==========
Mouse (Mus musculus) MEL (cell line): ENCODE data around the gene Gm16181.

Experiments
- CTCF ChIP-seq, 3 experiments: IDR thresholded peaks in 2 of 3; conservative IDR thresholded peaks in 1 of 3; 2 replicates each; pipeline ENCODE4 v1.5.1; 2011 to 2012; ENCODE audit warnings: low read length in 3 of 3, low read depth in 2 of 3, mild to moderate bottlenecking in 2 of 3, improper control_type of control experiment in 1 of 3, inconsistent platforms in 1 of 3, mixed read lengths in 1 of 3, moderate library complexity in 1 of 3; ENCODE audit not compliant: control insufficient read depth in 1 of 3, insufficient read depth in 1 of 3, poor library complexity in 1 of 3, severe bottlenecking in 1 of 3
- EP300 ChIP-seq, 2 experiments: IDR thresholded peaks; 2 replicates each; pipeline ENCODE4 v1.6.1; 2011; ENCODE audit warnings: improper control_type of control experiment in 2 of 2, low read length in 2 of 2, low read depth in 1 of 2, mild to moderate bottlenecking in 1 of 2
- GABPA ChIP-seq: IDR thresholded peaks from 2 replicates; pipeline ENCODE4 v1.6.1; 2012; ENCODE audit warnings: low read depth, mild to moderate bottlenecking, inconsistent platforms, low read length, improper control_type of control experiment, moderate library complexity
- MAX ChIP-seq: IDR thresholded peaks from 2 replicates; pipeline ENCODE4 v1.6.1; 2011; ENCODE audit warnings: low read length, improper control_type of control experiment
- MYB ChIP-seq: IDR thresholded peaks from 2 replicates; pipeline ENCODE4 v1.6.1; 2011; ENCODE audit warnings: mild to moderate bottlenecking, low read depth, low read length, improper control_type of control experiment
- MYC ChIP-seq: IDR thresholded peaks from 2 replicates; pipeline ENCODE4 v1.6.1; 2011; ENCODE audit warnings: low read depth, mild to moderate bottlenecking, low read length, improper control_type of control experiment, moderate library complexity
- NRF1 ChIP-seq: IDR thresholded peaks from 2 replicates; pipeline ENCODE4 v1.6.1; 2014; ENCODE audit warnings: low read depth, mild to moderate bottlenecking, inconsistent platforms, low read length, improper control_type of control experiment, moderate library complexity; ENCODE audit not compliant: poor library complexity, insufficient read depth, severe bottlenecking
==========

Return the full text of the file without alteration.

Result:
Mouse (Mus musculus) MEL (cell line): ENCODE data around the gene Gm16181.

Experiments
- CTCF ChIP-seq, 3 experiments: IDR thresholded peaks in 2 of 3; conservative IDR thresholded peaks in 1 of 3; 2 replicates each; pipeline ENCODE4 v1.5.1; 2011 to 2012; ENCODE audit warnings: low read length in 3 of 3, low read depth in 2 of 3, mild to moderate bottlenecking in 2 of 3, improper control_type of control experiment in 1 of 3, inconsistent platforms in 1 of 3, mixed read lengths in 1 of 3, moderate library complexity in 1 of 3; ENCODE audit not compliant: control insufficient read depth in 1 of 3, insufficient read depth in 1 of 3, poor library complexity in 1 of 3, severe bottlenecking in 1 of 3
- EP300 ChIP-seq, 2 experiments: IDR thresholded peaks; 2 replicates each; pipeline ENCODE4 v1.6.1; 2011; ENCODE audit warnings: improper control_type of control experiment in 2 of 2, low read length in 2 of 2, low read depth in 1 of 2, mild to moderate bottlenecking in 1 of 2
- GABPA ChIP-seq: IDR thresholded peaks from 2 replicates; pipeline ENCODE4 v1.6.1; 2012; ENCODE audit warnings: low read depth, mild to moderate bottlenecking, inconsistent platforms, low read length, improper control_type of control experiment, moderate library complexity
- MAX ChIP-seq: IDR thresholded peaks from 2 replicates; pipeline ENCODE4 v1.6.1; 2011; ENCODE audit warnings: low read length, improper control_type of control experiment
- MYB ChIP-seq: IDR thresholded peaks from 2 replicates; pipeline ENCODE4 v1.6.1; 2011; ENCODE audit warnings: mild to moderate bottlenecking, low read depth, low read length, improper control_type of control experiment
- MYC ChIP-seq: IDR thresholded peaks from 2 replicates; pipeline ENCODE4 v1.6.1; 2011; ENCODE audit warnings: low read depth, mild to moderate bottlenecking, low read length, improper control_type of control experiment, moderate library complexity
- NRF1 ChIP-seq: IDR thresholded peaks from 2 replicates; pipeline ENCODE4 v1.6.1; 2014; ENCODE audit warnings: low read depth, mild to moderate bottlenecking, inconsistent platforms, low read length, improper control_type of control experiment, moderate library complexity; ENCODE audit not compliant: poor library complexity, insufficient read depth, severe bottlenecking